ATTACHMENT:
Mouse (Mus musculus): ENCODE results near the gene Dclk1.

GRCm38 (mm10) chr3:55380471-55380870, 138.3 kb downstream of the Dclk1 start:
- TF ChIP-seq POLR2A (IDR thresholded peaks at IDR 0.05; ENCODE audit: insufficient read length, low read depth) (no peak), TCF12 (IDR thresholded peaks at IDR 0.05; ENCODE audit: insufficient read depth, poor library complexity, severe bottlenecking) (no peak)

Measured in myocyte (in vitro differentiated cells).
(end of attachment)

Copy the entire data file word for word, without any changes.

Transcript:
Mouse (Mus musculus): ENCODE results near the gene Dclk1.

GRCm38 (mm10) chr3:55380471-55380870, 138.3 kb downstream of the Dclk1 start:
- TF ChIP-seq POLR2A (IDR thresholded peaks at IDR 0.05; ENCODE audit: insufficient read length, low read depth) (no peak), TCF12 (IDR thresholded peaks at IDR 0.05; ENCODE audit: insufficient read depth, poor library complexity, severe bottlenecking) (no peak)

Measured in myocyte (in vitro differentiated cells).